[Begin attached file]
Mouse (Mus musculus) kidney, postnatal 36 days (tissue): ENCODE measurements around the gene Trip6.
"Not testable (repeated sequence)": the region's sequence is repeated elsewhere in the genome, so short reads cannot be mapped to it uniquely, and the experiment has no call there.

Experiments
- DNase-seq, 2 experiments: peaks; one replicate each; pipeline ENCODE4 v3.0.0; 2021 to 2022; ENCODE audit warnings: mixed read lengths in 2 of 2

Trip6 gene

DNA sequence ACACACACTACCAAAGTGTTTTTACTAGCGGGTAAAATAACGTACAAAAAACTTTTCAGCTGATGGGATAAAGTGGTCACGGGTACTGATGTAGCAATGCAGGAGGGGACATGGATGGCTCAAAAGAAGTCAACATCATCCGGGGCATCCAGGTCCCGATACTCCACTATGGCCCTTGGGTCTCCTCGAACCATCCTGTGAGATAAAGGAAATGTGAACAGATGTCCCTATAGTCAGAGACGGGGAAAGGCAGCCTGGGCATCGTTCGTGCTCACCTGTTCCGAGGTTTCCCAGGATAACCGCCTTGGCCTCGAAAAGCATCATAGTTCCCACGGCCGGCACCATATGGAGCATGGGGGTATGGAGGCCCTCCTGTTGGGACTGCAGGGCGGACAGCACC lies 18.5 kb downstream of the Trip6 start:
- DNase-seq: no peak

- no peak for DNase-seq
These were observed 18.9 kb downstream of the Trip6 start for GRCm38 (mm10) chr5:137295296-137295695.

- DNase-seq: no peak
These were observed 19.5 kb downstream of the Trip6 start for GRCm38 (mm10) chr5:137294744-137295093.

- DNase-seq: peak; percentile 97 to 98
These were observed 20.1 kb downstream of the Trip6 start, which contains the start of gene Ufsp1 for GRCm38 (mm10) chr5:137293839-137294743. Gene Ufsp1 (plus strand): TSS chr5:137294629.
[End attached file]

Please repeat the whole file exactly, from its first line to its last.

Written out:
Mouse (Mus musculus) kidney, postnatal 36 days (tissue): ENCODE measurements around the gene Trip6.
"Not testable (repeated sequence)": the region's sequence is repeated elsewhere in the genome, so short reads cannot be mapped to it uniquely, and the experiment has no call there.

Experiments
- DNase-seq, 2 experiments: peaks; one replicate each; pipeline ENCODE4 v3.0.0; 2021 to 2022; ENCODE audit warnings: mixed read lengths in 2 of 2

Trip6 gene

DNA sequence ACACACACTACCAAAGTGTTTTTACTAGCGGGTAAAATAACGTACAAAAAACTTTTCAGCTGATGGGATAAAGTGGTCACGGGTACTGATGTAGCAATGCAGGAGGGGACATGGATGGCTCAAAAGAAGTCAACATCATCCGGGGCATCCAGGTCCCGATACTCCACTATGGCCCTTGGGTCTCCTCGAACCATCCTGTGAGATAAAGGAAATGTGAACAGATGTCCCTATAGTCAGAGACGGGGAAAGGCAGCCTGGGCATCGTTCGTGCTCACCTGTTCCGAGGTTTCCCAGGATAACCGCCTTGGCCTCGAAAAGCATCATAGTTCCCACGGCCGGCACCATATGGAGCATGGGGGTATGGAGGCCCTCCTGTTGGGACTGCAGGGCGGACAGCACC lies 18.5 kb downstream of the Trip6 start:
- DNase-seq: no peak

- no peak for DNase-seq
These were observed 18.9 kb downstream of the Trip6 start for GRCm38 (mm10) chr5:137295296-137295695.

- DNase-seq: no peak
These were observed 19.5 kb downstream of the Trip6 start for GRCm38 (mm10) chr5:137294744-137295093.

- DNase-seq: peak; percentile 97 to 98
These were observed 20.1 kb downstream of the Trip6 start, which contains the start of gene Ufsp1 for GRCm38 (mm10) chr5:137293839-137294743. Gene Ufsp1 (plus strand): TSS chr5:137294629.